At the time of writing this post, I’m looking at a recently introduced colleagues doctoral dissertation. The faculty member went to the same school as me, but several years later. It’s always interesting looking at people’s dissertations because it can show a person’s beginning academic success. This faculty member will be mentoring emerging scholars so I always hope more knowledge has been acquired. Why do I say that? Well…

This faculty, as a doctoral student, explored the influence of, what are described as, critical business variables on solo criminal law practitioner success. In the study, the faculty utilized an instrument that purports to have been validated many times in many countries. I don’t feel like exploring that claim so I skipped to the data analysis plan and results.

First, when determining a sample size, one estimates the desired effect size. An effect size is commonly based on prior research, but can include other factors (e.g., practicality). In this study, the *then* emerging scholar reported the size of the population (*N* = 530) but stated that an *a priori* sample size-based effect size wasn’t needed since the faculty was planning on performing a census. What? Surveying a population is fine; however, one should have some idea on the expected effect size so if less than the required number of samples are returned, follow-up efforts can be initiated to reach the desired level of practicality. This issue will rear its ugly head later.

Second, a total of 16 research hypotheses were explored. Of the 16, 8 IVs were ordinal, 4 were interval, and 4 were nominal. The DV was titled “Degree of Success” and was treated as an ordinal variable. In the study, the then emerging scholar decided to perform the analyses using the Kendall Rank-Order Correlation Coefficient (tau-b). For a quick review of this technique, see link. This is fine and appropriate if two variables are not normally distributed. However, what about the 3 IVs that are nominal? Kendall is not the right solution. These relationships should have been explored by one-sample *t*-tests; parametric or non-parametric. Wrong test…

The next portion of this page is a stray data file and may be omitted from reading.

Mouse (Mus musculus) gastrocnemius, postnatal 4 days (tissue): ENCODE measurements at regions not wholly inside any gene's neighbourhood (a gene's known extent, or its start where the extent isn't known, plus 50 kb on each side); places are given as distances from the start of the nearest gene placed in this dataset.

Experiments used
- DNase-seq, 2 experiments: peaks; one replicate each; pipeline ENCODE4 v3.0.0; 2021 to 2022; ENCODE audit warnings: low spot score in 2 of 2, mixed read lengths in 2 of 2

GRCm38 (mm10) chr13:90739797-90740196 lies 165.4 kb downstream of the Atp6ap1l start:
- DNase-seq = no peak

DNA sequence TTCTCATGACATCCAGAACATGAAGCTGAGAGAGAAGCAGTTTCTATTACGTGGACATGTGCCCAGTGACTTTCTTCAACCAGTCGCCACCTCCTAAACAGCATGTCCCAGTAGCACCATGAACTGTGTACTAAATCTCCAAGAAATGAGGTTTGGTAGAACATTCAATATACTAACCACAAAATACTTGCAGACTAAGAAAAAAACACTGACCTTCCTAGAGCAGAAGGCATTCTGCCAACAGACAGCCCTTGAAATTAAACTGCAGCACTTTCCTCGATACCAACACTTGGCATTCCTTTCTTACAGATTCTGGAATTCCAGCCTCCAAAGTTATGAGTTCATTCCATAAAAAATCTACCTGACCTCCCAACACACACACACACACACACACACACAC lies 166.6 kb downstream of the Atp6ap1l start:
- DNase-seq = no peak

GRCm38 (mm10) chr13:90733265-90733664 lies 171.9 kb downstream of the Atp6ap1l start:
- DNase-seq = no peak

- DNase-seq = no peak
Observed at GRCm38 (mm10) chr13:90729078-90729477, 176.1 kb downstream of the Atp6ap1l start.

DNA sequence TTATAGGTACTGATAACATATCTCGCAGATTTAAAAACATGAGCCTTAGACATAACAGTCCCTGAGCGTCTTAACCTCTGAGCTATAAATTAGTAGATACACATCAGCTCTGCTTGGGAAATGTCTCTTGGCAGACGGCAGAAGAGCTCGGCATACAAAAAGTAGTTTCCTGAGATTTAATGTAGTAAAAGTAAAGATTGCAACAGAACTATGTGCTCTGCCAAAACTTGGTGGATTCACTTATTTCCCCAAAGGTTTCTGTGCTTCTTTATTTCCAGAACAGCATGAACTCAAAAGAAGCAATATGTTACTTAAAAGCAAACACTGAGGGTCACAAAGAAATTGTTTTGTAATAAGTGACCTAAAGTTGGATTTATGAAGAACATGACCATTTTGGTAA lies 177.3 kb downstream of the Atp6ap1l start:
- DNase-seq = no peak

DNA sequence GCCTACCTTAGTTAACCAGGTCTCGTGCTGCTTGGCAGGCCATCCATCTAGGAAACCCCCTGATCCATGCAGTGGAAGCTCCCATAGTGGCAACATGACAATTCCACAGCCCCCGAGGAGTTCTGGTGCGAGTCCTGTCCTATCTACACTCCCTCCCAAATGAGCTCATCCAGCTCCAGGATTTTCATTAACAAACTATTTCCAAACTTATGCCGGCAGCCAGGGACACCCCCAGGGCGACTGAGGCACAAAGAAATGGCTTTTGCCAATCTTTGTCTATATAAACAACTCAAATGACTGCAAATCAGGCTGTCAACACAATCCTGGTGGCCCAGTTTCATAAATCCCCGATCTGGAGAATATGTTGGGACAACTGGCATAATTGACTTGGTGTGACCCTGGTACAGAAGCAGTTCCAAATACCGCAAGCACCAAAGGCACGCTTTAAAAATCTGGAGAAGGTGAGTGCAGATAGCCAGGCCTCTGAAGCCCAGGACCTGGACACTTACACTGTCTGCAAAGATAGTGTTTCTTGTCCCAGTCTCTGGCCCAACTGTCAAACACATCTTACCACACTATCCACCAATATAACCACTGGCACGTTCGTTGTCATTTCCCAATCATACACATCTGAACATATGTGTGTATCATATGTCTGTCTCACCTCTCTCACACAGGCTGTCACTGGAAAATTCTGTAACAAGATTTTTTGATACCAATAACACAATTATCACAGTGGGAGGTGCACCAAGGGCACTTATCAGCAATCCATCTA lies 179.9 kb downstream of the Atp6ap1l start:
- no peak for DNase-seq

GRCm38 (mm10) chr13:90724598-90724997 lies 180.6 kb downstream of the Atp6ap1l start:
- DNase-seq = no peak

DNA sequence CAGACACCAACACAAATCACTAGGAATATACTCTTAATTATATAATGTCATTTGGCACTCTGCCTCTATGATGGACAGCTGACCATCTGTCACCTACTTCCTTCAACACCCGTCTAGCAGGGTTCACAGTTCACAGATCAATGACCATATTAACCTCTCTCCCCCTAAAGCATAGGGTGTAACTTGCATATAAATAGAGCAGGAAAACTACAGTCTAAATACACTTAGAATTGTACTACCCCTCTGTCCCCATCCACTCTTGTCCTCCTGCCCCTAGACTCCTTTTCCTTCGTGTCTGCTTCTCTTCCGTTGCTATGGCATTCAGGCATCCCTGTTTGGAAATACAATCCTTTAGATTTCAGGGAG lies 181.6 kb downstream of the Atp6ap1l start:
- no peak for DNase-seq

Third, 16 IVs and 1 IV? Bonferroni anyone? With 16 IVs, a p-value of .003125 (.05/16) would be required so as not to make a Type I error caused by cumulative, family-wise hypothesis testing issues.

So, what happened? Well, let’s count the issues –

- Only 31 responses were received. Was this expected? I bet not. Normally, a social science researcher shoots for an 80%
*SP*(1-(4*p-value)). This study was severely under-powered to start (*SP*~ .09). Perhaps if the then emerging scholar had calculated a sample size a priori… How big of sample was needed? Well, to identify a moderate effect size with a p-value of .003125, about 155 observations were needed. I wonder how much time it would have taken to get the*N*= 31 closer to*N*= 155? - A p-value of .05 was used, not a p-value of .003125. Thus, any statistically significant results reported had a high probability of being a Type I error.
- Guess what? One statistical result was reported (tau-b = .322, p = .037). I’m not going to list it since it should be ignored
- There may be something to report in this study, but since descriptive statistics were NOT reported relating to the sample, it’s hard to tell.

I’m thinking about asking for this faculty’s data. Perhaps there is something there…who knows?